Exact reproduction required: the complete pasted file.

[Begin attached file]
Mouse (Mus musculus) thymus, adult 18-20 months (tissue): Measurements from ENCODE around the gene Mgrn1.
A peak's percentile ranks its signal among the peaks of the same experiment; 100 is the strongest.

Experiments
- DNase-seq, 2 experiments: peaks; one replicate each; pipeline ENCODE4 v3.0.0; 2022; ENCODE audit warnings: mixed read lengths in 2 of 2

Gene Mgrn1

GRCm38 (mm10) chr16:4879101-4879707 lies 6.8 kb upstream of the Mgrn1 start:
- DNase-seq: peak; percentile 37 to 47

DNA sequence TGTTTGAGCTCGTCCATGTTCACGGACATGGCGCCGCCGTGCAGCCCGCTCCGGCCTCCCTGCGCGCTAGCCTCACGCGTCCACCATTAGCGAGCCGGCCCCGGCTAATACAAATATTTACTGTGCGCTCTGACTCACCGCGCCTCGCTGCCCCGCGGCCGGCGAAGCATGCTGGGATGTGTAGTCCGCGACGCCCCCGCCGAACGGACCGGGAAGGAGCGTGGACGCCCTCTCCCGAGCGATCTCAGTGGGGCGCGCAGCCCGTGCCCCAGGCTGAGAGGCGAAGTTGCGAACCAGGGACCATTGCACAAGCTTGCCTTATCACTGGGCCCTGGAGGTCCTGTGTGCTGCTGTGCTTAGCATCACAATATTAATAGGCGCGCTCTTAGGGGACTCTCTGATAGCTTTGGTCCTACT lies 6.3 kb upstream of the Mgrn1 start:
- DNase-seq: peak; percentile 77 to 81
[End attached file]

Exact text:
Mouse (Mus musculus) thymus, adult 18-20 months (tissue): Measurements from ENCODE around the gene Mgrn1.
A peak's percentile ranks its signal among the peaks of the same experiment; 100 is the strongest.

Experiments
- DNase-seq, 2 experiments: peaks; one replicate each; pipeline ENCODE4 v3.0.0; 2022; ENCODE audit warnings: mixed read lengths in 2 of 2

Gene Mgrn1

GRCm38 (mm10) chr16:4879101-4879707 lies 6.8 kb upstream of the Mgrn1 start:
- DNase-seq: peak; percentile 37 to 47

DNA sequence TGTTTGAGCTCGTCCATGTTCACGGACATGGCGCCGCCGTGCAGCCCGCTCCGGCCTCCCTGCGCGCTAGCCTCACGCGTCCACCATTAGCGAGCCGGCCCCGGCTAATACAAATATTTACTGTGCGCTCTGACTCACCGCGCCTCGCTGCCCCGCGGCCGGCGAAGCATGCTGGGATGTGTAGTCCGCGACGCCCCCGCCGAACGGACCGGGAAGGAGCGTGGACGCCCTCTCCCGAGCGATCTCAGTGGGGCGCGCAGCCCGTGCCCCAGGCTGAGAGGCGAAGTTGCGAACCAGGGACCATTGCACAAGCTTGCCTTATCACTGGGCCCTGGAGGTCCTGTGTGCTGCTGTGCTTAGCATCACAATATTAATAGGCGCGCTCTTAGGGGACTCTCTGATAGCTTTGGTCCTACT lies 6.3 kb upstream of the Mgrn1 start:
- DNase-seq: peak; percentile 77 to 81